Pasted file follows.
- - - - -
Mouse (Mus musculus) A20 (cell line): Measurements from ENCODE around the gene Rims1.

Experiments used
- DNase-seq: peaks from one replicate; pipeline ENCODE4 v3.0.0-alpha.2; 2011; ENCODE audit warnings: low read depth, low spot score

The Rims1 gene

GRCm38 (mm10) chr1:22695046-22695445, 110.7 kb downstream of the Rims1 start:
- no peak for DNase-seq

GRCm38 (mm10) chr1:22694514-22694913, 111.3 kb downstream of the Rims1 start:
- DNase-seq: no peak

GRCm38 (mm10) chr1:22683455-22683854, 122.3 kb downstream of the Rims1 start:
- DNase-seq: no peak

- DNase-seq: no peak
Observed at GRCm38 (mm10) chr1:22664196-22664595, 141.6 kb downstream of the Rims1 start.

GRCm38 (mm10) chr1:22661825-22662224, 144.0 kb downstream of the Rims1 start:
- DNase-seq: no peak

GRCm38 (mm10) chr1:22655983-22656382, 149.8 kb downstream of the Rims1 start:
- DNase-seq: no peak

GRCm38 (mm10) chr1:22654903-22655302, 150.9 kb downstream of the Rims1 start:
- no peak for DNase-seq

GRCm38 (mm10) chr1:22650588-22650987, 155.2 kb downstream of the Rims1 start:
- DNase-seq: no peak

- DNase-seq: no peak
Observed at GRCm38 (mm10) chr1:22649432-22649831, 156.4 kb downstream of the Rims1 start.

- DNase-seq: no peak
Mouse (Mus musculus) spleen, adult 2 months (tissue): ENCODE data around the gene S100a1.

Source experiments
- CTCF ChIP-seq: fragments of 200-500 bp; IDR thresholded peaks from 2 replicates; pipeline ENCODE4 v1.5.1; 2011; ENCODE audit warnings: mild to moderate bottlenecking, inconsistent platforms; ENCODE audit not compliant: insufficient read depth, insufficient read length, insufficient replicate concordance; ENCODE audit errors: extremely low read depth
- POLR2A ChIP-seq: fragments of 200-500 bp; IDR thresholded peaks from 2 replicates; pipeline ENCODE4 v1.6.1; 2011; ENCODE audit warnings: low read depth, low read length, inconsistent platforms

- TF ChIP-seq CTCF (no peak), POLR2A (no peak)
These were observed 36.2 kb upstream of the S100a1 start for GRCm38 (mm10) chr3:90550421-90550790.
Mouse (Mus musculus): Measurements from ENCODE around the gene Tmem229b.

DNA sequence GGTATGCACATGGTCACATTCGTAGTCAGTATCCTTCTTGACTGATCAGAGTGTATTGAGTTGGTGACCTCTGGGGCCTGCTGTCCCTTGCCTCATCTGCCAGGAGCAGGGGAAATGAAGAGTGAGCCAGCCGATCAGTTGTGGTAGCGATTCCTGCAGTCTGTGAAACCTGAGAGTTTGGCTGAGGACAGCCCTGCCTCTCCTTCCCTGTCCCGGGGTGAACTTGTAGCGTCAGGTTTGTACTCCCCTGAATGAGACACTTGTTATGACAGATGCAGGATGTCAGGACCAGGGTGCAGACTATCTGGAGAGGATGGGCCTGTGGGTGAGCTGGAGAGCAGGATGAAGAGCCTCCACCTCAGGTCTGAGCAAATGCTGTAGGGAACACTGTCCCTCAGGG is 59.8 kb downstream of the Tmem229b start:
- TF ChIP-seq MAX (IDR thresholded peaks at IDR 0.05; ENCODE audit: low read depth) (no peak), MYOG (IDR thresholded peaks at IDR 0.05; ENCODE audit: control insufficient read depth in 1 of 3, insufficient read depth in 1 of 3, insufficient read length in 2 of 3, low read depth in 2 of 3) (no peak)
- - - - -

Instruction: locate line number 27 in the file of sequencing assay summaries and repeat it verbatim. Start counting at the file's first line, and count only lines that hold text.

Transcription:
- POLR2A ChIP-seq: fragments of 200-500 bp; IDR thresholded peaks from 2 replicates; pipeline ENCODE4 v1.6.1; 2011; ENCODE audit warnings: low read depth, low read length, inconsistent platforms